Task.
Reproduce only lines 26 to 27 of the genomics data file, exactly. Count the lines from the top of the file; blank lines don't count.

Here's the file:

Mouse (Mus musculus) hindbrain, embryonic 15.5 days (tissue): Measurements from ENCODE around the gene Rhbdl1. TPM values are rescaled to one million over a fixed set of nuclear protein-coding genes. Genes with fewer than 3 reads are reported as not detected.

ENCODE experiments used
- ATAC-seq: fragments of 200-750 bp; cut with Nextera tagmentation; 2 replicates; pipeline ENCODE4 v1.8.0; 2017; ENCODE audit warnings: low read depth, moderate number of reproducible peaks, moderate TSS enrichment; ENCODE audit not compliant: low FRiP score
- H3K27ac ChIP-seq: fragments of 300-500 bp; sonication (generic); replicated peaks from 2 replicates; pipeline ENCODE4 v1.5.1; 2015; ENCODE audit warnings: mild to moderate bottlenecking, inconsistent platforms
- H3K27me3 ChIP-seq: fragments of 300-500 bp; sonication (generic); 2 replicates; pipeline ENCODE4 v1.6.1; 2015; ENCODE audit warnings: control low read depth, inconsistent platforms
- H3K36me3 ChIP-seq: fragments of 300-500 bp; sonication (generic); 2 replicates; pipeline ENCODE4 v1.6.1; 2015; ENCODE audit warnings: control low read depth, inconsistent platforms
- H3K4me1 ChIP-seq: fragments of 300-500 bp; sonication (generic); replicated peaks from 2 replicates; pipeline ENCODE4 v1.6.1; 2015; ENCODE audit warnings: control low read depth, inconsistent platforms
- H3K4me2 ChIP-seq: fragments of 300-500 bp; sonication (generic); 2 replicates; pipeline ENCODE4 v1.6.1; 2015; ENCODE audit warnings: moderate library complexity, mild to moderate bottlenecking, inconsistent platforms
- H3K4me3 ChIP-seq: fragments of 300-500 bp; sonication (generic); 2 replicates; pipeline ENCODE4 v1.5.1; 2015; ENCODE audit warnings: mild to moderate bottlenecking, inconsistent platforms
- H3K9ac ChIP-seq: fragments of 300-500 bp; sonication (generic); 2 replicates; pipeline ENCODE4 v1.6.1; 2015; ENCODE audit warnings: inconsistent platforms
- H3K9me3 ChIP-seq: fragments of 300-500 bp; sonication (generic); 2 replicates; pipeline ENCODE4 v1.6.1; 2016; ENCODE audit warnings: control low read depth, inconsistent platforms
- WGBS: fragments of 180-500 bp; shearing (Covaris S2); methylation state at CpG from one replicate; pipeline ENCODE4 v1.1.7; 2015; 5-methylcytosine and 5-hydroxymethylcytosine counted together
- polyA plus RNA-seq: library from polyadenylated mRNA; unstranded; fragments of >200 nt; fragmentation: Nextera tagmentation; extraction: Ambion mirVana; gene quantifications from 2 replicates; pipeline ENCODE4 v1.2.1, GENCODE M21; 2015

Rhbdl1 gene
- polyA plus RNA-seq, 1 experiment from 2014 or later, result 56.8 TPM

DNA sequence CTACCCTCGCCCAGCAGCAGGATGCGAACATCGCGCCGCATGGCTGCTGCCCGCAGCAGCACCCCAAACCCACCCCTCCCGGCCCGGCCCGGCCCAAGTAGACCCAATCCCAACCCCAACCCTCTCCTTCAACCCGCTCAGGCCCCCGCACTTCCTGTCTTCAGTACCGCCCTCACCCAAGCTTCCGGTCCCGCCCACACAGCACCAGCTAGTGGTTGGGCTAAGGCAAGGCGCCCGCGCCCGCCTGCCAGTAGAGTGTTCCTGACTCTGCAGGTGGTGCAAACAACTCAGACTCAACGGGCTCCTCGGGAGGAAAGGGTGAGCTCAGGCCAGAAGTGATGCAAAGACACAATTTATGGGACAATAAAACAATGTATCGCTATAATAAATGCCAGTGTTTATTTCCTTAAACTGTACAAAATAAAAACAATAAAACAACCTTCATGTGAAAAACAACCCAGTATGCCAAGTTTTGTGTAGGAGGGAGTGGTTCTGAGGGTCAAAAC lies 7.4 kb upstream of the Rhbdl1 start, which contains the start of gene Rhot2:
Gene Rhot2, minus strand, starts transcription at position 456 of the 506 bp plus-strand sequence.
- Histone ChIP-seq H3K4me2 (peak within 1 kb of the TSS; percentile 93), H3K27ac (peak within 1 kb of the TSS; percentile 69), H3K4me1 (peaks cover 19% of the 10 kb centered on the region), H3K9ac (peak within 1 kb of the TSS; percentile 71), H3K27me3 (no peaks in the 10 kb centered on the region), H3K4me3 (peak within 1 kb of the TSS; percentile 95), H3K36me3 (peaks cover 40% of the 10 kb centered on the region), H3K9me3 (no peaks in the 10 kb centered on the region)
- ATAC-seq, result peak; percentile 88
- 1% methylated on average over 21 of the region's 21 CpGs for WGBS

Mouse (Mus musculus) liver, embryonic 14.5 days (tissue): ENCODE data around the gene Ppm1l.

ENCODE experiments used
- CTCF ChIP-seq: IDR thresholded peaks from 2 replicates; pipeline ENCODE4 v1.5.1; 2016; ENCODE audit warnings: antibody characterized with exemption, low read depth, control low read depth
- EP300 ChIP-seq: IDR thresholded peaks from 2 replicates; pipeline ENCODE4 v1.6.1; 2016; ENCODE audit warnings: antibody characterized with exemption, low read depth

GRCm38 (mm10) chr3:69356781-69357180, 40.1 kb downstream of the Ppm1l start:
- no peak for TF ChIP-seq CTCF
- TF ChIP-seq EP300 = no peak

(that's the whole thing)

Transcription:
- no peak for TF ChIP-seq CTCF
- TF ChIP-seq EP300 = no peak